Recent polls suggest Le Pen would run either first or second in the first round of the 2012 presidential election. That would put her into a runoff, most likely against Sarkozy or the Socialist candidate.
But Louis Harris Interactive, which conducted one of those polls for Le Parisien, said a detailed survey of those who say they would vote for Le Pen in the first round shows many would do so to send a message to politicians. A significant minority, 41 percent, said they would not want her to become president.
In an interview with France24, Le Pen blamed Sarkozy for the current state of France.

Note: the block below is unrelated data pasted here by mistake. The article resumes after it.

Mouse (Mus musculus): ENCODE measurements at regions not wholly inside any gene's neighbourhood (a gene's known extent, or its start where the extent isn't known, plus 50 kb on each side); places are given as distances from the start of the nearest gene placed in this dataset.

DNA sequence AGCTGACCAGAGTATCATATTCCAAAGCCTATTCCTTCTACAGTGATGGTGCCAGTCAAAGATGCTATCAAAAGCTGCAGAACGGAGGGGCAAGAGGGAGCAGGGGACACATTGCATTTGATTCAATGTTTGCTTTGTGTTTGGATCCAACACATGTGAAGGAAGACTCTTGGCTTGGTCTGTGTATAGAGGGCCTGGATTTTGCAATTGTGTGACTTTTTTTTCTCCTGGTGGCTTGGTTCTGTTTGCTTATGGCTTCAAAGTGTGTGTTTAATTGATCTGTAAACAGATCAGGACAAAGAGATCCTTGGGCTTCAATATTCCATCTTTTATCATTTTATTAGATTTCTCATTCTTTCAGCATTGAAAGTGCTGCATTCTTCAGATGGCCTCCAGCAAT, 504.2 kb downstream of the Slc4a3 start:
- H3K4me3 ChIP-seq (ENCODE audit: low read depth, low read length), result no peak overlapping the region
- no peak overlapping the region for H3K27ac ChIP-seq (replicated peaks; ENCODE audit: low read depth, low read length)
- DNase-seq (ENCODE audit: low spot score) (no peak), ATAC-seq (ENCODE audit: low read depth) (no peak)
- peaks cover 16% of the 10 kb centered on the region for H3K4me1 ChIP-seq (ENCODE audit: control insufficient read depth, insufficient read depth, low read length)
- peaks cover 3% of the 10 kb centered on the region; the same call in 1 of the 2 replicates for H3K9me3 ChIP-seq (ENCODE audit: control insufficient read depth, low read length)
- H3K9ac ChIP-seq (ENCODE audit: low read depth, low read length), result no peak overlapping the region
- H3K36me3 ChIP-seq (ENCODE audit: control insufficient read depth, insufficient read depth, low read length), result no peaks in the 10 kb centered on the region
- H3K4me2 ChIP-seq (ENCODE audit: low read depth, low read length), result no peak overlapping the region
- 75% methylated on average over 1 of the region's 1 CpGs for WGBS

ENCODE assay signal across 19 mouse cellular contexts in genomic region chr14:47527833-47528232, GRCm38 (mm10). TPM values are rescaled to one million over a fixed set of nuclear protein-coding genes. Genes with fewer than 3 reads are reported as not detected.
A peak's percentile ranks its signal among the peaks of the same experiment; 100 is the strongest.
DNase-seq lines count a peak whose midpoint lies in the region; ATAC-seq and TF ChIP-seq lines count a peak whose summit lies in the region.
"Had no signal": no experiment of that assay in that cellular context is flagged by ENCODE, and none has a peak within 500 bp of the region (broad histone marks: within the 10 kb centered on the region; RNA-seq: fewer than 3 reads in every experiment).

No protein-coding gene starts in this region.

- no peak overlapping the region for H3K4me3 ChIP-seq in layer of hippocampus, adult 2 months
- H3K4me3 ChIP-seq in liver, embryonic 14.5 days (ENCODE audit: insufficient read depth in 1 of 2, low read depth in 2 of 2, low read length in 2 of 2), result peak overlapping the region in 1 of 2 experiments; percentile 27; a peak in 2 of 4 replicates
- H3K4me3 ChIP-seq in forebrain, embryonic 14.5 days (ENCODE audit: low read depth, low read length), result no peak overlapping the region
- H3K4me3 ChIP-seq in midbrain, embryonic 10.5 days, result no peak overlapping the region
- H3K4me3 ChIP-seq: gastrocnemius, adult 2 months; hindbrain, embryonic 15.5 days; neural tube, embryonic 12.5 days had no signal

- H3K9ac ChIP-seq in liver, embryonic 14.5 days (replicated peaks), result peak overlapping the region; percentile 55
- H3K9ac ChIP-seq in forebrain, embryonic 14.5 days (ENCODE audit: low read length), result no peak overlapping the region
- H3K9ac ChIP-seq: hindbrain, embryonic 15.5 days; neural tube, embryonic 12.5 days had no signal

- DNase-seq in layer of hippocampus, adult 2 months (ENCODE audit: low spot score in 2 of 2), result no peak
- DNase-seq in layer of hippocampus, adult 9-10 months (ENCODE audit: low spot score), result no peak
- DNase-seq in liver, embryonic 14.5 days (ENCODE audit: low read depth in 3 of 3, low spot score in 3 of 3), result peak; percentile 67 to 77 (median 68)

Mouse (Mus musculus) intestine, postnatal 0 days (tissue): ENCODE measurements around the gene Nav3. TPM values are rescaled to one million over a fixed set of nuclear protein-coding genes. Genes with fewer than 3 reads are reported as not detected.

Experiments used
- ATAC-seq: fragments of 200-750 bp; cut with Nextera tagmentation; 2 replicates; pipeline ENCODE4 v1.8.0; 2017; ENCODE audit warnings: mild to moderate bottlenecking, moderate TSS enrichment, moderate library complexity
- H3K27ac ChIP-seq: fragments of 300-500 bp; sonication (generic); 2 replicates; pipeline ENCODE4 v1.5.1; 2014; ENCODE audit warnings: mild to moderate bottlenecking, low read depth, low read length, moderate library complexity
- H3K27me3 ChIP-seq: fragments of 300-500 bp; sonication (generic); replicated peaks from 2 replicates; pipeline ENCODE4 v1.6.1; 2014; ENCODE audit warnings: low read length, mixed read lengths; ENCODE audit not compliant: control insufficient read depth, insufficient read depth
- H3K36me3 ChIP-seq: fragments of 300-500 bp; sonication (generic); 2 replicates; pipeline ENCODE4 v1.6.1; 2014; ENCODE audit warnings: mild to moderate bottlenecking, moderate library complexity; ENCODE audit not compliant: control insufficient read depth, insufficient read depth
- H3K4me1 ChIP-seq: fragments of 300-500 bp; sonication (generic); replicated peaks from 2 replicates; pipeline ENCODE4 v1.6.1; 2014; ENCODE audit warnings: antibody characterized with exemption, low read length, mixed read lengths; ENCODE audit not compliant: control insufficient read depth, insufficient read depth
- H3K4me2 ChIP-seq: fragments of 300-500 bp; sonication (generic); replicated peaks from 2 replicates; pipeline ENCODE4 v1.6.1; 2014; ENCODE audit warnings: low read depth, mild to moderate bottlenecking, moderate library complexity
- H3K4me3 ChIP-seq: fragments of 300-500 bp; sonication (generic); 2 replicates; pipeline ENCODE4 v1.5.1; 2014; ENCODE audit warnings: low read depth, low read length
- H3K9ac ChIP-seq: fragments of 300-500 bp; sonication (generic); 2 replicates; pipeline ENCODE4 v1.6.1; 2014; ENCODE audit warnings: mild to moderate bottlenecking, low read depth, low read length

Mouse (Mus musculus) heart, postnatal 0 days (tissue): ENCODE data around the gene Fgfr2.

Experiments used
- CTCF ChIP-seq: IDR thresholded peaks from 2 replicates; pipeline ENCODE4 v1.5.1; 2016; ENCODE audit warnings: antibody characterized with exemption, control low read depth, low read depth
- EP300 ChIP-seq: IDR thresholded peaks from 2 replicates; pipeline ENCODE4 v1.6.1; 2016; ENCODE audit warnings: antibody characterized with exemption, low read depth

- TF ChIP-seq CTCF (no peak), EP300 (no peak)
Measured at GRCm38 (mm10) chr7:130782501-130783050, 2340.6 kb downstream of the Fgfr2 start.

"France is collapsing because of a French president who is no longer running anything, who is governing on impulse or emotion, depending on the circumstances," she said. "And France's interests and image have suffered for it."
Sarkozy last week recognized the Libyan rebels. Le Pen suggested the turmoil in North Africa and the Middle East is a "regional problem."
Le Pen's father, Jean-Marie Le Pen, got into the second round of the 2002 election. Jacques Chirac won the runoff with 82 percent of the vote, the biggest margin in French history.
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